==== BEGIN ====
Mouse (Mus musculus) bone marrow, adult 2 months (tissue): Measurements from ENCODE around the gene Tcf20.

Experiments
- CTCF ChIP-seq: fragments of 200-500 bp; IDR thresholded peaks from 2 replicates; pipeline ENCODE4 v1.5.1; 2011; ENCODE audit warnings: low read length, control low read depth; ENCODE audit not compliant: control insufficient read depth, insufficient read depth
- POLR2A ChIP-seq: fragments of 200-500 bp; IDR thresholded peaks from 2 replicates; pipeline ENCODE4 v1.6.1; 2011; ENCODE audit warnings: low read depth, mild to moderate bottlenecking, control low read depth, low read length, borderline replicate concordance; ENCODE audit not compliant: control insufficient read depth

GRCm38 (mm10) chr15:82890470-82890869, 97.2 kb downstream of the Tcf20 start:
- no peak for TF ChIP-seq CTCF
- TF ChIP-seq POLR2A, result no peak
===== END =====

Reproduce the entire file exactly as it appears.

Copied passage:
Mouse (Mus musculus) bone marrow, adult 2 months (tissue): Measurements from ENCODE around the gene Tcf20.

Experiments
- CTCF ChIP-seq: fragments of 200-500 bp; IDR thresholded peaks from 2 replicates; pipeline ENCODE4 v1.5.1; 2011; ENCODE audit warnings: low read length, control low read depth; ENCODE audit not compliant: control insufficient read depth, insufficient read depth
- POLR2A ChIP-seq: fragments of 200-500 bp; IDR thresholded peaks from 2 replicates; pipeline ENCODE4 v1.6.1; 2011; ENCODE audit warnings: low read depth, mild to moderate bottlenecking, control low read depth, low read length, borderline replicate concordance; ENCODE audit not compliant: control insufficient read depth

GRCm38 (mm10) chr15:82890470-82890869, 97.2 kb downstream of the Tcf20 start:
- no peak for TF ChIP-seq CTCF
- TF ChIP-seq POLR2A, result no peak